Subsequent analyses revealed that integrin-mediated interactions with the ECM proteins are essential for the aggressive D2A1 cells to proliferate rapidly both under MoT culture conditions and within the lung parenchyma (10). We also found that integrins containing the β1 subunit contribute critically to these interactions, which confirmed previously reported observations by others (9, 12), and that these interactions ultimately enable rapid cell proliferation by triggering intracellular signaling events including the activation of focal adhesion kinase (FAK; ref. 10).
In the present study, we identify the processes exploited by the recently extravasated micrometastatic cancer cells in the lungs to establish productive interactions with the surrounding ECM. In brief, these processes begin with the formation of thin, actin-rich protrusions that harbor integrin β1 together with other proteins that collaborate with integrins to form cell–matrix adhesions. These protrusions support the initial interactions between the extravasated cancer cells and ECM components of the lung parenchyma, thereby helping these cells to trigger adhesion-dependent signaling events including FAK activation. The resulting active FAK signaling, in turn, phosphorylates and activates extracellular signal–regulated kinases (ERK) and thereby enables rapid proliferation of these cancer cells within the lung tissue.
FAK/ERK Signaling as a Critical Trigger for the Post-Extravasation Proliferation
We undertook to elucidate the molecular basis for the differing proliferation rates of the various D2 cell populations, which were observed both when these cells were growing in MoT cultures and following their extravasation into the lung parenchyma (Supplementary Fig. S1A–S1E). This led us to discover the critical role of FAK-dependent activation of the ERKs—central mediators of various proliferation-promoting signals (13)—in determining the proliferation rates under these conditions (ref. 10; Fig. 1A; Supplementary Fig. S2A–S2D).
Thus, FAK knockdown in the otherwise aggressive D2A1 cells impaired their proliferation under MoT culture conditions, which was associated with a strong reduction in the phosphorylation of ERKs at residues critical to their activity (Fig. 1A). Working in the opposite direction, the ectopic expression of the constitutively active CD2–FAK fusion protein in the otherwise nonaggressive D2.0R and D2.1 cells elevated ERK phosphorylation levels and allowed these cells to proliferate rapidly under the MoT culture conditions (Supplementary Fig. S2A and S2B). Importantly, FAK signaling also contributed to ERK activation and thus to proliferation in vivo shortly after these cells had extravasated into the lung parenchyma (Fig. 1A and B; Supplementary Fig. S2D). In contrast, manipulation of FAK signaling did not discernibly affect either ERK phosphorylation levels or the proliferation rates when these various cell populations were growing as monolayers in vitro (Fig. 1A; Supplementary Fig. S2A–S2C).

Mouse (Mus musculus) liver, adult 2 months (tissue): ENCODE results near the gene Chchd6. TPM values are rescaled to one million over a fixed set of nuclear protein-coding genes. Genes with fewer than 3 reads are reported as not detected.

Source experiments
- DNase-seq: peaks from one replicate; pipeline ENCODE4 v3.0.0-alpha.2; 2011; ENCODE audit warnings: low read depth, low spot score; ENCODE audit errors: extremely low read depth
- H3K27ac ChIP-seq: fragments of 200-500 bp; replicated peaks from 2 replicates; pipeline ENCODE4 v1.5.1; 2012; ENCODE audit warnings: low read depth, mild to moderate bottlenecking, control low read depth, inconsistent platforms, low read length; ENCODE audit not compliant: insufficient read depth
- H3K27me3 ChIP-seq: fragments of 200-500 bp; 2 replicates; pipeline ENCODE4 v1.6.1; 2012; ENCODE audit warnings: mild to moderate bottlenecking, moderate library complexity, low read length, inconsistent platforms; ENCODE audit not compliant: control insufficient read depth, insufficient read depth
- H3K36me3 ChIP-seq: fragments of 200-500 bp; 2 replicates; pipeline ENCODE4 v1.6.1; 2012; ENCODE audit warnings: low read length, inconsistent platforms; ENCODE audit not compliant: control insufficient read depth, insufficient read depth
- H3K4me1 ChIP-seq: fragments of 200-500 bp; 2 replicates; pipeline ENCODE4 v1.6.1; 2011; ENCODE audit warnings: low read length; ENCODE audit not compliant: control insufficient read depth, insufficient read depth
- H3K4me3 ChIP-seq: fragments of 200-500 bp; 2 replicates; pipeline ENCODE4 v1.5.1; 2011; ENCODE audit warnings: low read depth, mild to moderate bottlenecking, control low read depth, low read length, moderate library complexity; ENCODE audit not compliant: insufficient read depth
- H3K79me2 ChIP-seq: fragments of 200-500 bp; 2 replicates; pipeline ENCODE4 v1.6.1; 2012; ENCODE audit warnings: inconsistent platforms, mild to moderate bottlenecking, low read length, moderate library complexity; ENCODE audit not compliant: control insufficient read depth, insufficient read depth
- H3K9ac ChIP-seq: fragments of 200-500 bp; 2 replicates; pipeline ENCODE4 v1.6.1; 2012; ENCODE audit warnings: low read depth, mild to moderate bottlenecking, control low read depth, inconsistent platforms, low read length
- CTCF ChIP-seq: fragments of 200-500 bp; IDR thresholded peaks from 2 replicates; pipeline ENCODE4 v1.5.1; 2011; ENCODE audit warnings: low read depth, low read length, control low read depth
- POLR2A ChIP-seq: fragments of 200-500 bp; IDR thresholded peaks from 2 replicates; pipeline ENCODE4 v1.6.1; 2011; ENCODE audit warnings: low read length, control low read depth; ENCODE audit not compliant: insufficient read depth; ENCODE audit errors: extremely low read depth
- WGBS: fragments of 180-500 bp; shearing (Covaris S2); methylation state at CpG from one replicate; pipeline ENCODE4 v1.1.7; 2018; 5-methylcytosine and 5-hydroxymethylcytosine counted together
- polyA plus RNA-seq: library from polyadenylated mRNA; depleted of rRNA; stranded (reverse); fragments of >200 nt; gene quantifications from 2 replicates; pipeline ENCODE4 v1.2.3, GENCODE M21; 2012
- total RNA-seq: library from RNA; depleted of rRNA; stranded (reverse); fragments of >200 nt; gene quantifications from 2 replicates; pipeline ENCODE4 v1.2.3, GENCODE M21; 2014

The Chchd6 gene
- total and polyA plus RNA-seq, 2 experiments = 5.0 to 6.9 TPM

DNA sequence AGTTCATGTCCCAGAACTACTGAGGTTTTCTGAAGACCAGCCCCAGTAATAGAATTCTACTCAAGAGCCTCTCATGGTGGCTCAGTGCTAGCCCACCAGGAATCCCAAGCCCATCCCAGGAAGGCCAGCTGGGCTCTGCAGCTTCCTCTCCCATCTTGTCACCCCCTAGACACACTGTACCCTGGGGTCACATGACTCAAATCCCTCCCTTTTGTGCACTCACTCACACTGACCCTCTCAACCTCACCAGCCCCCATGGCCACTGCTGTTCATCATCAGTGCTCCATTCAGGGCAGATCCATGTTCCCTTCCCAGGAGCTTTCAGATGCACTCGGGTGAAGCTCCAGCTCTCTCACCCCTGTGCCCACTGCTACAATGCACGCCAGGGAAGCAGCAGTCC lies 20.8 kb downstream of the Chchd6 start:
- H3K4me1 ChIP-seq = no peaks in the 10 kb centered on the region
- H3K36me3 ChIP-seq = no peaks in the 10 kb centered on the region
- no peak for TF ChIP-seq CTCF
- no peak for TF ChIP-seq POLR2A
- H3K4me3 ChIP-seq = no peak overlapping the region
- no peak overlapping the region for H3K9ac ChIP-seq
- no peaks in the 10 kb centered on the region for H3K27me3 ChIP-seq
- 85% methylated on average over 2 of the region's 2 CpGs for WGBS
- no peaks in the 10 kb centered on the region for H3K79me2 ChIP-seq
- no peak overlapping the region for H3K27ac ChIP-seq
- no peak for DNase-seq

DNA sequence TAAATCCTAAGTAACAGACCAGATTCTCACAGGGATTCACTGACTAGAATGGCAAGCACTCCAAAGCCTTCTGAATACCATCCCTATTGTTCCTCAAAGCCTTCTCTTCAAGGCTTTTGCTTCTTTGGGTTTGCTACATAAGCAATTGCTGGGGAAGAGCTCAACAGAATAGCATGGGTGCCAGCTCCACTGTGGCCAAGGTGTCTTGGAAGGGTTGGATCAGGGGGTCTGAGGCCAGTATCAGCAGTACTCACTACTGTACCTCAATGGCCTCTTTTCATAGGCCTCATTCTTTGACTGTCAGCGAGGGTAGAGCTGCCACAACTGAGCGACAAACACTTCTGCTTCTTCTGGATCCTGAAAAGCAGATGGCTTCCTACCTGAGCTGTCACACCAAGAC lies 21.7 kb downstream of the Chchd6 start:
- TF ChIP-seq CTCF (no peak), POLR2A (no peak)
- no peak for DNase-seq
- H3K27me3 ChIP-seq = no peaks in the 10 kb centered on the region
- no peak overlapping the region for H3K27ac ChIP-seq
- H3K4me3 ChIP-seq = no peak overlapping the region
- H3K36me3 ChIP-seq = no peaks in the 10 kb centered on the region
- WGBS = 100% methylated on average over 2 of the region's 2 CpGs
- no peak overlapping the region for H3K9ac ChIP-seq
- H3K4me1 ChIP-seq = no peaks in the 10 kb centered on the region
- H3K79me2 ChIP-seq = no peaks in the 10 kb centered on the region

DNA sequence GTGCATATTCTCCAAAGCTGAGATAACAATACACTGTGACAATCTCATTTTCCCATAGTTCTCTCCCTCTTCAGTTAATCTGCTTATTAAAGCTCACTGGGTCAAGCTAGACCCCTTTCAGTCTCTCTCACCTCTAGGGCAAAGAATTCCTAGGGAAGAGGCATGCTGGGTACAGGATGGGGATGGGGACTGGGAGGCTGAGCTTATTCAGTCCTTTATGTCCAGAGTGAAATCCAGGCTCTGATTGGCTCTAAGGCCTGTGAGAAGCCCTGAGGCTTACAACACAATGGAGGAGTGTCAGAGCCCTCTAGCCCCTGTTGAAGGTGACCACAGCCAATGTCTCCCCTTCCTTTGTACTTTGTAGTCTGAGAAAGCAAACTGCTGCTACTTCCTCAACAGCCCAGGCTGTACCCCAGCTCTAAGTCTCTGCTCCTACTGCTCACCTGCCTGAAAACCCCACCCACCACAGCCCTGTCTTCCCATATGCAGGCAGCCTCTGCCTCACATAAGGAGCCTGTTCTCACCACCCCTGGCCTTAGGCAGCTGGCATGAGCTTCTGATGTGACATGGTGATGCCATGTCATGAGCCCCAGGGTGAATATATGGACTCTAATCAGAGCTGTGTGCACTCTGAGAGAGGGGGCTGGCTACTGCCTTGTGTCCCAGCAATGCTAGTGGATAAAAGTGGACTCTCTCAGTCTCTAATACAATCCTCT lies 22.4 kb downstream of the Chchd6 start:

We also found that the degree of the activation-associated phosphorylation of FAK and ERKs correlated closely with the abilities of the various populations of D2 cells to proliferate both under the MoT conditions of culture and within the lung parenchyma (ref. 10; Supplementary Fig. S3A–S3C). Taken together, these observations indicated that the activation status of FAK governed the activity of ERKs and thus critically determined the rate of cell proliferation under both conditions (Supplementary Fig. S3C). These observations prompted us to study the mechanisms that control FAK activation in cells growing under the MoT conditions of culture as well as in those that have extravasated into the lung parenchyma.
Assembly of Elongated Adhesion Plaques as a Controller of FAK Signaling
We initially focused on the control of FAK phosphorylation in cells growing under in vitro MoT culture. Recruitment by ECM-ligated integrins is known to be crucial for the efficient phosphorylation and resulting activation of FAK (14). Moreover, we previously identified integrin β1 as an integrin subunit essential for FAK activation in MoT-cultured D2A1 cells. Indeed, the knockdown of integrin β1 expression in these cells diminished both autophosphorylation of FAK on its tyrosine residue 397 (Y397) and Src-mediated phosphorylation on tyrosine residue 861 (Y861; ref. 10); both Y397 and Y861 are important phosphorylation sites for the FAK-dependent activation of multiple signaling events (14).